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How to prepare for your initial IRS Examination interview

Requests to interview the taxpayer and return preparer at the beginning of an IRS civil examination are routine, and potentially fraught with perils for an unsophisticated taxpayer or representative Examinations (or “audits”) are typically focused on issues, areas or industries having a historically high rate of non-compliance. The audit might also be initiated because the IRS received information from a related examination of another taxpayer, or perhaps someone (disgruntled employees, ex-spouses or business partners, competitors, or financial mercenaries seeking a whistleblower reward) purposely and intentionally provided information to the IRS relating to the taxpayer.

WHAT IS THE INITIAL INTERVIEW. This is the scheduled first meeting between the auditor and the taxpayer, for the purpose of eliciting background and relevant information relating to the tax returns under examination. It often feels like an interrogation, as the auditor probes for leads to known and unknown areas of noncompliance, inconsistent statements, and problems caused by poor record-keeping. The IRS tells its auditors that since there may only be one opportunity to interview the taxpayer, “thorough preparation and planning of the initial interview is necessary to ensure the maximum amount of information is obtained.”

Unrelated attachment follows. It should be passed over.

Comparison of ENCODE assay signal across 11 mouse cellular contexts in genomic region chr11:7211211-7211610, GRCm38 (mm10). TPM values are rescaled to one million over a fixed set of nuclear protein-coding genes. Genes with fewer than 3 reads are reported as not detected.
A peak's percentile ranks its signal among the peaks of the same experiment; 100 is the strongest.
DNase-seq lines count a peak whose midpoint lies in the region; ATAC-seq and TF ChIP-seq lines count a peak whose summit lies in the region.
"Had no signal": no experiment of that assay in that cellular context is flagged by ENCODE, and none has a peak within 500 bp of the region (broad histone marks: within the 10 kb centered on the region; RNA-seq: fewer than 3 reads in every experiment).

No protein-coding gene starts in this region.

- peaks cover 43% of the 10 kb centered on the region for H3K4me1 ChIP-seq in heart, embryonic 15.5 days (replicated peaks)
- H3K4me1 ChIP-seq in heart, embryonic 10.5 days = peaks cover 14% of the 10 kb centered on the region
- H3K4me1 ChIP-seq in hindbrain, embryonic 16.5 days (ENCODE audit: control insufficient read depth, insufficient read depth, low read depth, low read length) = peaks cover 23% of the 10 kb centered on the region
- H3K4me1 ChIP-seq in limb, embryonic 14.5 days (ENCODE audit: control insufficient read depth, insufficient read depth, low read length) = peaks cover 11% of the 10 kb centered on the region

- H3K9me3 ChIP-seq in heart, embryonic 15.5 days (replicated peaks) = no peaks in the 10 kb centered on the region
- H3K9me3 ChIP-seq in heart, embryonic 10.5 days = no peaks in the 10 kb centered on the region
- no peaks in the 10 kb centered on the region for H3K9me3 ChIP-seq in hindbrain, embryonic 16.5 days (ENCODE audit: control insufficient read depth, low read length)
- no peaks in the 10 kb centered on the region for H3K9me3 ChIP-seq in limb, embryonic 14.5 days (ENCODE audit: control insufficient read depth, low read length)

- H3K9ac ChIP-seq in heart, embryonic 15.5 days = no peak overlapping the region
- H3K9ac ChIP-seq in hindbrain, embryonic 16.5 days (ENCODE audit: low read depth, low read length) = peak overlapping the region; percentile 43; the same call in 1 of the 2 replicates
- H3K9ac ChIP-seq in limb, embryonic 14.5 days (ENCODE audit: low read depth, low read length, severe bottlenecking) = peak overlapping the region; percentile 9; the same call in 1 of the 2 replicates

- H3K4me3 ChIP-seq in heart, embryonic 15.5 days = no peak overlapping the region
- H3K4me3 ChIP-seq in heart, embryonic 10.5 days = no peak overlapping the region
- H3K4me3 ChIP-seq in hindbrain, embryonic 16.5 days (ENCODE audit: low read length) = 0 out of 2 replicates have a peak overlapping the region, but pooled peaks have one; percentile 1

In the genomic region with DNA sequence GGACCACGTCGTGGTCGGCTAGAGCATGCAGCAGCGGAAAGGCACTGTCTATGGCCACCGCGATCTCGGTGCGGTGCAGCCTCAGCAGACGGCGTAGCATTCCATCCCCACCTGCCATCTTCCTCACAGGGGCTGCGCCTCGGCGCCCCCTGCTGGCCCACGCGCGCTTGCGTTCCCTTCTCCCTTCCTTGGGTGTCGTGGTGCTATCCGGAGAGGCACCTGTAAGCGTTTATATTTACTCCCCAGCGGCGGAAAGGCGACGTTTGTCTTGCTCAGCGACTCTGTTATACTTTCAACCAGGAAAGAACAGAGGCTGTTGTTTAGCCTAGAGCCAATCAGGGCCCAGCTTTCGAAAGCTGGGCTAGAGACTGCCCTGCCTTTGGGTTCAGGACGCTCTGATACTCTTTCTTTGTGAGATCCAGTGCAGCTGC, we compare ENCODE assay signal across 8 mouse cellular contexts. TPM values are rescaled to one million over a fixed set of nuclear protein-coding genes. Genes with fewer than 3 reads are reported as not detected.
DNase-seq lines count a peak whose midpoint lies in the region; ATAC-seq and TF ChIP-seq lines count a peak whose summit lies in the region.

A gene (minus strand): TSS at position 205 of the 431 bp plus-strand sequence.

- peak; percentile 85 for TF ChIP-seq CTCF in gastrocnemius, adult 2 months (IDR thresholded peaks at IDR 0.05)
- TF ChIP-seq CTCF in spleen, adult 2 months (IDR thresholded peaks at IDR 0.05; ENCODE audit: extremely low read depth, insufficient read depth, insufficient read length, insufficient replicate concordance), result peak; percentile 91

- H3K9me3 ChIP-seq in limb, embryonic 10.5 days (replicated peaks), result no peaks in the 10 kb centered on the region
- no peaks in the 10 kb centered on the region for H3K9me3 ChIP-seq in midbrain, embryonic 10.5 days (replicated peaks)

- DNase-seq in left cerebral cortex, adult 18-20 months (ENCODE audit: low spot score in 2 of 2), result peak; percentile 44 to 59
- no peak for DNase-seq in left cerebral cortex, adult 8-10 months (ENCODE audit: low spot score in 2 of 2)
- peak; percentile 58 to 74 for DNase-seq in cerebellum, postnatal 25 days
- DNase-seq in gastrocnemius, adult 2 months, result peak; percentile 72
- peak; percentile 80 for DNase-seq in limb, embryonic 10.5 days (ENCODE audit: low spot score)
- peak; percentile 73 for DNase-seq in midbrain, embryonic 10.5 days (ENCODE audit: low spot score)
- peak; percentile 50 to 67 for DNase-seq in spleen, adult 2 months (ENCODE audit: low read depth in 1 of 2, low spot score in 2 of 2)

TIMING OF THE INTERVIEW. Agents usually seek to conduct an initial interview as soon as possible after opening a case and schedule subsequent interviews if all requested information is not provided, if more detailed explanations are required, or to review the progress of the examination. In many cases, a representative can avoid the initial interview, attending in place of the taxpayer. This obviously has the advantage of separating taxpayers from their adversary, and exerting more control over the process.

QUESTIONS. Other than for background information, the interview questions are tailored to the individual taxpayer and situation. But typical questions are as follows. Did you meet with the return preparer? What documentation was provided to your preparer? Did you receive a copy of the return or claim? How was the preparer compensated? Are you aware of any errors, omissions or mistakes on the return under examination? Did you disclose this transaction on your tax return? Why? Why not? Were there any concerns about how the transaction was reported. Was there any discussion regarding potential penalties? Was there any discussion regarding whether the transaction is subject to disclosure. Have you reported all income you received on the return. Are all the deductions claimed accurate and correct?

Each examination is different - different taxpayers, different agents, different facts and issues, etc. Taxpayers and their representatives need knowledge of administrative procedures and the ability to handle each phase of the examination. Understanding the scope of permissible inquiries, and how to deal with difficult questions may be the difference between a quick resolution and a criminal tax referral.

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